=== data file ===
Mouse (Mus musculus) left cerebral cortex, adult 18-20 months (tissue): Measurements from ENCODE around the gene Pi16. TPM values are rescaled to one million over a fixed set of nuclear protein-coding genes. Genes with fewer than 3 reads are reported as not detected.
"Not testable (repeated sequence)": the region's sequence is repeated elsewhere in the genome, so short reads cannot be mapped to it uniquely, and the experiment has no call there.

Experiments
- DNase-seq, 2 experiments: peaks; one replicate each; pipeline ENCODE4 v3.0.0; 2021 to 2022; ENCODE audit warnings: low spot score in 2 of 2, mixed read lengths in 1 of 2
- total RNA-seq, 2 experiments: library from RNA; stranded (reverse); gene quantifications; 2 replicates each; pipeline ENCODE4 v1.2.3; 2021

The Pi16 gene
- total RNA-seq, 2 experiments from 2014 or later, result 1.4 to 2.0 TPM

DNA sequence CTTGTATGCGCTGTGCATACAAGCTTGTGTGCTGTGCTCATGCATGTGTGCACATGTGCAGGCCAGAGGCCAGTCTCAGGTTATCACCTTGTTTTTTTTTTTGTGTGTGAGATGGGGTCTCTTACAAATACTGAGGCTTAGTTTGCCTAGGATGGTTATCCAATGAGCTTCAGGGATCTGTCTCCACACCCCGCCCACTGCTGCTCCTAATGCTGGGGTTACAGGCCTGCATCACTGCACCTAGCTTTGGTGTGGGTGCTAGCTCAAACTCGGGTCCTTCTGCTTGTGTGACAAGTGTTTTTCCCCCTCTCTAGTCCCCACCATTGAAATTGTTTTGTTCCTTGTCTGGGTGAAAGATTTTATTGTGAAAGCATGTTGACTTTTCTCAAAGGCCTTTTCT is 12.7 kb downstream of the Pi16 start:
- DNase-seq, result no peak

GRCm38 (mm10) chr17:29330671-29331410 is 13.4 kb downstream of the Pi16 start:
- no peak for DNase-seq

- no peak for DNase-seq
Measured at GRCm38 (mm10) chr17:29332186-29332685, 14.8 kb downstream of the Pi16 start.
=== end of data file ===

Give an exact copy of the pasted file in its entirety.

Mouse (Mus musculus) left cerebral cortex, adult 18-20 months (tissue): Measurements from ENCODE around the gene Pi16. TPM values are rescaled to one million over a fixed set of nuclear protein-coding genes. Genes with fewer than 3 reads are reported as not detected.
"Not testable (repeated sequence)": the region's sequence is repeated elsewhere in the genome, so short reads cannot be mapped to it uniquely, and the experiment has no call there.

Experiments
- DNase-seq, 2 experiments: peaks; one replicate each; pipeline ENCODE4 v3.0.0; 2021 to 2022; ENCODE audit warnings: low spot score in 2 of 2, mixed read lengths in 1 of 2
- total RNA-seq, 2 experiments: library from RNA; stranded (reverse); gene quantifications; 2 replicates each; pipeline ENCODE4 v1.2.3; 2021

The Pi16 gene
- total RNA-seq, 2 experiments from 2014 or later, result 1.4 to 2.0 TPM

DNA sequence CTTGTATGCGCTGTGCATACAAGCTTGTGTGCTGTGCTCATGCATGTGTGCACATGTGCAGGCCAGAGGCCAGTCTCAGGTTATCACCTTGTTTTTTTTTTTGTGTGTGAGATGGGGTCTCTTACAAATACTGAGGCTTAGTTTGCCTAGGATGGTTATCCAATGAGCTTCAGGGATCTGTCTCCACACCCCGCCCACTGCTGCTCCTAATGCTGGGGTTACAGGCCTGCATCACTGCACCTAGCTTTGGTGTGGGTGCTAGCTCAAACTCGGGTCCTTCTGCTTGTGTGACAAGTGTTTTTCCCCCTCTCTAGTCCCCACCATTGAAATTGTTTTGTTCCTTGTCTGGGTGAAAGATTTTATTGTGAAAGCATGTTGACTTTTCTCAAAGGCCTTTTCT is 12.7 kb downstream of the Pi16 start:
- DNase-seq, result no peak

GRCm38 (mm10) chr17:29330671-29331410 is 13.4 kb downstream of the Pi16 start:
- no peak for DNase-seq

- no peak for DNase-seq
Measured at GRCm38 (mm10) chr17:29332186-29332685, 14.8 kb downstream of the Pi16 start.